The Seven Secrets Of Salary Negotiation
How to decide how much you need, how to research salaries -- on or off the Internet, secrets of negotiating
EPILOGUE How To Find Your Mission In Life
The job-hunt and matters of faith
APPENDIX A The Flower Exercise
A step-by-step process for identifying what you'd most love to do. (Takes one weekend.)
APPENDIX B Finding Help: A Sampler
When this book isn't enough, and you want a trained, real-life person to guide you through the job-hunt
APPENDIX C How To Choose A Career Coach Or Counselor
All that glitters is not gold; how to tell the good from the bad
We Will Go
Okay, this is it.
The moment of truth has arrived
For You. It's time
To go out, and look for a job,
Out there in the job-market ,
Which all your friends speak of
In hushed tones, as a battlefield littered with the bodies
Of the unemployed,
Who tried and failed to find a job
It's a very strange market, out there,
One area in sunny prosperity,
Another in deep Depression,
As Asian markets crash and burn.
Five million people unemployed now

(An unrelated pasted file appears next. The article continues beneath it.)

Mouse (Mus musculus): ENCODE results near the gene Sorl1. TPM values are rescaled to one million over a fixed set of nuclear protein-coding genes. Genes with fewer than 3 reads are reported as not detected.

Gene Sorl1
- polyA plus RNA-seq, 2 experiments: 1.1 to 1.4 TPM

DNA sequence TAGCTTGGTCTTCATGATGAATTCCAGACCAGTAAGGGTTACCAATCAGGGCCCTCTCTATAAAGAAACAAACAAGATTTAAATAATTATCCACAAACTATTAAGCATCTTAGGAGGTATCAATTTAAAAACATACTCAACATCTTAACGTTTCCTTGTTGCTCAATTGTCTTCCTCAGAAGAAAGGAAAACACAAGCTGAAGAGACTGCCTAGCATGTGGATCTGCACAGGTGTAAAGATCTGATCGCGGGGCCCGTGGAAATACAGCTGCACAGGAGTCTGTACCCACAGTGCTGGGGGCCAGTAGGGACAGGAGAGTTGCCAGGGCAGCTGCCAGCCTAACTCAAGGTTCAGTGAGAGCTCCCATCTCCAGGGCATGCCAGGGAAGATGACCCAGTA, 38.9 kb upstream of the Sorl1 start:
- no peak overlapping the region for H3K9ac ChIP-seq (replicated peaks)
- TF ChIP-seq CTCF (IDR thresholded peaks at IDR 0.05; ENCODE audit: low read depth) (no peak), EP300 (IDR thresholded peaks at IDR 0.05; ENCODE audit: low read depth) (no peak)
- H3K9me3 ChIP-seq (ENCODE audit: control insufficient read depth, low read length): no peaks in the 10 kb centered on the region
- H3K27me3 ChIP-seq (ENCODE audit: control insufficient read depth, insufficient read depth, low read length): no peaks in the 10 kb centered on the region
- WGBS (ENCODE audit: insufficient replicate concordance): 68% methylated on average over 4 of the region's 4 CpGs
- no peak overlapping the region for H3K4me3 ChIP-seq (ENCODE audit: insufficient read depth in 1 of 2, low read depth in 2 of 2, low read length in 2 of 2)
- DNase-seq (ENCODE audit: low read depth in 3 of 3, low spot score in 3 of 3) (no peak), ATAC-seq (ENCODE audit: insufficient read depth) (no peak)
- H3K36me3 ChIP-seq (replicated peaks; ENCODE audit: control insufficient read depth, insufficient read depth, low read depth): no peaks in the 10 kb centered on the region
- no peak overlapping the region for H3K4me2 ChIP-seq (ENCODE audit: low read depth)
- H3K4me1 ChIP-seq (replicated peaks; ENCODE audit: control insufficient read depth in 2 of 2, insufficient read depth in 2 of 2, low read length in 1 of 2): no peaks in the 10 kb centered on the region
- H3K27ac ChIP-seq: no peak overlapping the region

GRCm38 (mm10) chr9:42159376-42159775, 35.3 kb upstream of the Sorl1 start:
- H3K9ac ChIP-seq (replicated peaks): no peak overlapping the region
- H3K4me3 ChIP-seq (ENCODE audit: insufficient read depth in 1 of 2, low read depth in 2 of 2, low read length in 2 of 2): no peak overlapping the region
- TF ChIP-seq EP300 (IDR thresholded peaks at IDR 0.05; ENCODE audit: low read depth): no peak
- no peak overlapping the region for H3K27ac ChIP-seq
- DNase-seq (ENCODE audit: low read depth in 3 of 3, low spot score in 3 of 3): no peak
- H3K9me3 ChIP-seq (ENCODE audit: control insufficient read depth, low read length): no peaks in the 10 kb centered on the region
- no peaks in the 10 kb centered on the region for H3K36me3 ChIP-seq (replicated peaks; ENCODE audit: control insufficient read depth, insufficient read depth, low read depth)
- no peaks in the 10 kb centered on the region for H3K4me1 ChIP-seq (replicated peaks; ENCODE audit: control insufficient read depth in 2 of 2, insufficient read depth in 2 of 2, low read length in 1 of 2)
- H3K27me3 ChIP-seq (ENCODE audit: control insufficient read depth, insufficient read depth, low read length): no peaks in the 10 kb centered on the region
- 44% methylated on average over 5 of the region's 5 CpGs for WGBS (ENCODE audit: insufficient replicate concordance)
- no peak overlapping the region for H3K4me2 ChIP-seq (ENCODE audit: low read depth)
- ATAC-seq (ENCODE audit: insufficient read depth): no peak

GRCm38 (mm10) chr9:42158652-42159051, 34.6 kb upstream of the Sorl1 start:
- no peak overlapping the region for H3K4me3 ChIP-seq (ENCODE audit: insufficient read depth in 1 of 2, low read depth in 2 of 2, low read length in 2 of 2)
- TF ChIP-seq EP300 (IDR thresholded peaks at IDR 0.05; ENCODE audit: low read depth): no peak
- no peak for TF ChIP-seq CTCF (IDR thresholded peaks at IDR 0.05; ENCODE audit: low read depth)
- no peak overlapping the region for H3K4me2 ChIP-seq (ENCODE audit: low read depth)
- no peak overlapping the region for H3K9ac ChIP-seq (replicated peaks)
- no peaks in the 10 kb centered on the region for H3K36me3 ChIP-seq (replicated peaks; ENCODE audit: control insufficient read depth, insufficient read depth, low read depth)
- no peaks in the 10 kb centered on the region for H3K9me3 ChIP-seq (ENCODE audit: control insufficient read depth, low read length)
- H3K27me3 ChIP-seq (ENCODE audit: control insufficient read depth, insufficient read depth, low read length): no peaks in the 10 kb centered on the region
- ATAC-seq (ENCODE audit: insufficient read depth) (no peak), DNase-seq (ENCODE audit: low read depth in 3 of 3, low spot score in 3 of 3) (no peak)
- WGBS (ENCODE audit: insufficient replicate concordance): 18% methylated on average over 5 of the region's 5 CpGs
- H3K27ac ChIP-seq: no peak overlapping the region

In the U.S. alone.
So that even in good times
The battlefield is littered with new bodies.
Those just laid off,
Who had worked at one
Place, for years
And thought their jobs
Would always be secure there,
But then got downsized
Without any warning,
In a merger, takeover, makeover,
Completely beyond their control.
And now You
Laid off, or merely discontent
With your lot in life
Are about to go out there
On that battlefield
And look for work.
You've heard of course
All the horror stories:
Of former college profs with two degrees
Working now at the local deli;
Of union workers who went out on strike
Only to find, this time,
Their jobs were not waiting for them,
For no one told them that if they strike
They might strike out
In this new world .
You've heard the stories
Of people pounding the pavements
For weeks and months,
Even in good times,